Shaking out the nanomaterials: a new method to purify water
A new study published in the American Chemical Society’s journal Applied Materials and Interfaces has found a novel, and very simple, way to remove nearly 100 percent of nanomaterials from water. Water and oil don’t mix, of course, but shaking them together is what makes salad dressing so great.
Only instead of emulsifying and capturing bits of shitake or basil in tiny olive oil bubbles, this mixture grabs nanomaterials. Dongyan Zhang, a research professor of physics at Michigan Tech, led the experiments, which covered tests on carbon nanotubes, graphene, boron nitride nanotubes, boron nitride nanosheets and zinc oxide nanowires. Those are used in everything from carbon fiber golf clubs to sunscreen.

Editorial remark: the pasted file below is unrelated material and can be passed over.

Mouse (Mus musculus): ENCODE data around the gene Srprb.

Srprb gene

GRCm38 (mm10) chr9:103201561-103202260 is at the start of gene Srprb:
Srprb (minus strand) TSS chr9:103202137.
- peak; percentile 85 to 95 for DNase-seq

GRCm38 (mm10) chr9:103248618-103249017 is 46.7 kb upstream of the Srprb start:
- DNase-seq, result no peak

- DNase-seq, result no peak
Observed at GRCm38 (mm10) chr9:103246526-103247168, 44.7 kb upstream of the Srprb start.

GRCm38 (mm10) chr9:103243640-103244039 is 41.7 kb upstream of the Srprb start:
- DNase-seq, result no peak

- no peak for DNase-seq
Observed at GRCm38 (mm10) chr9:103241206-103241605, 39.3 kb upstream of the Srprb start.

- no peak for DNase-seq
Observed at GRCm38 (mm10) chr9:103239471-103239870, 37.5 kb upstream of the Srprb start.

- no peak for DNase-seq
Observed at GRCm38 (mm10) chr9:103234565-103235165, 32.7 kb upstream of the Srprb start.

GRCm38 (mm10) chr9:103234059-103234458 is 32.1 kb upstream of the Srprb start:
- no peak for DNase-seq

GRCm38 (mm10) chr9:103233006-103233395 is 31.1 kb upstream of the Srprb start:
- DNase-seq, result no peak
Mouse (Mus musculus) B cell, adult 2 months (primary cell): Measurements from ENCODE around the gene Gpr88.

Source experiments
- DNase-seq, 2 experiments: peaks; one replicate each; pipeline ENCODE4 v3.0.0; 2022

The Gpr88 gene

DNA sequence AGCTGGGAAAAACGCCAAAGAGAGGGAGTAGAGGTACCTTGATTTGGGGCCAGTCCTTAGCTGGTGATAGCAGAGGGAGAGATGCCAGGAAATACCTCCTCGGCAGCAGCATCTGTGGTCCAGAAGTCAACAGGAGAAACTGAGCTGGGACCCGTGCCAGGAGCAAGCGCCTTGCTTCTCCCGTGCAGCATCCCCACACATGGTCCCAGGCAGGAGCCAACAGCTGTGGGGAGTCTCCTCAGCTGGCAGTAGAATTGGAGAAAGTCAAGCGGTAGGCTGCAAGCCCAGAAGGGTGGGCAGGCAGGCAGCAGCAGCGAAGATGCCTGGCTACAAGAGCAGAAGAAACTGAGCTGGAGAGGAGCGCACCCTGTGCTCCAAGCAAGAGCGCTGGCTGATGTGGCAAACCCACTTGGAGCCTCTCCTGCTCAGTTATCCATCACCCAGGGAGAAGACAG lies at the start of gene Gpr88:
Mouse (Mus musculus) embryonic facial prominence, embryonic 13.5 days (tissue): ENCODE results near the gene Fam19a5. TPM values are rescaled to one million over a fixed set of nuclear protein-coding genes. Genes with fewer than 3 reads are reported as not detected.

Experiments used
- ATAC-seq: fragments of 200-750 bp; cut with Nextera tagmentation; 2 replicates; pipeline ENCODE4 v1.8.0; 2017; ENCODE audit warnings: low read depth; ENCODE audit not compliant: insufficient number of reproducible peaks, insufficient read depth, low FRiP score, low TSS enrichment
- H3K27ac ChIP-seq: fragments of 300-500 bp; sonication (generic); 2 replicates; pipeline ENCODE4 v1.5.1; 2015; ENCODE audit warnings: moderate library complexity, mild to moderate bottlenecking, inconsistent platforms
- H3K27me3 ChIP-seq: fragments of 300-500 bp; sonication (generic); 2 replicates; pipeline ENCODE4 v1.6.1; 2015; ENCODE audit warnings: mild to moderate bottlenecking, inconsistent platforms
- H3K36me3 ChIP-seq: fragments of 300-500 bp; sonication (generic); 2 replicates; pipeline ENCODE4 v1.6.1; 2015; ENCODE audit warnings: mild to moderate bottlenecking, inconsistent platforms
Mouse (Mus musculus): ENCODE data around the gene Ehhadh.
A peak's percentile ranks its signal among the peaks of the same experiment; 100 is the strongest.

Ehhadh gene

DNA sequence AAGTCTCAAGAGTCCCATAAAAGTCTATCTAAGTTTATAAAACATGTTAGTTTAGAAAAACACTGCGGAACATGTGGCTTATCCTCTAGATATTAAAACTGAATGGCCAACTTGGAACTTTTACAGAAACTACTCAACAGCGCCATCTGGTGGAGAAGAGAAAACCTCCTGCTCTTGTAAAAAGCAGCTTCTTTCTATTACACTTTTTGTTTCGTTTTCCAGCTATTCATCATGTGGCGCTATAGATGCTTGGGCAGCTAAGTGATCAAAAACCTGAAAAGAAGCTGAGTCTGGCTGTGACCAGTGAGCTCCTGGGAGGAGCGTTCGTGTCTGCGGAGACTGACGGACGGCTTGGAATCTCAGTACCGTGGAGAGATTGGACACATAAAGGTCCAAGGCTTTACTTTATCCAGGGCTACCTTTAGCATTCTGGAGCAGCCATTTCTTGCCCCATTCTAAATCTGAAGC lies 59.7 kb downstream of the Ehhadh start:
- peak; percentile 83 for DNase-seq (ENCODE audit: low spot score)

“These materials are very, very tiny, and that means if you try to remove them and clean them out of contaminated water, that it’s quite difficult,” Zhang says, adding that techniques like filter paper or meshes often don’t work.
What makes shaking work is the shape of one- and two-dimensional nanomaterials. As the oil and water separate after some rigorous shaking, the wires, tubes and sheets settle at the bottom of the oil, just above the water. The oils trap them. However, zero-dimensional nanomaterials, such as nanospheres do not get trapped.
We don’t have to wait until the final vote is in on whether nanomaterials have a positive or negative impact on people’s health and environmental health. With the simplicity of this technique, and how prolific nanomaterials are becoming, removing nanomaterials makes sense. Also, finding ways to effectively remove nanomaterials sooner rather than later could improve the technology’s market potential.
“Ideally for a new technology to be successfully implemented, it needs to be shown that the technology does not cause adverse effects to the environment,” the authors write. “Therefore, unless the potential risks of introducing nanomaterials into the environment are properly addressed, it will hinder the industrialization of products incorporating nanotechnology.”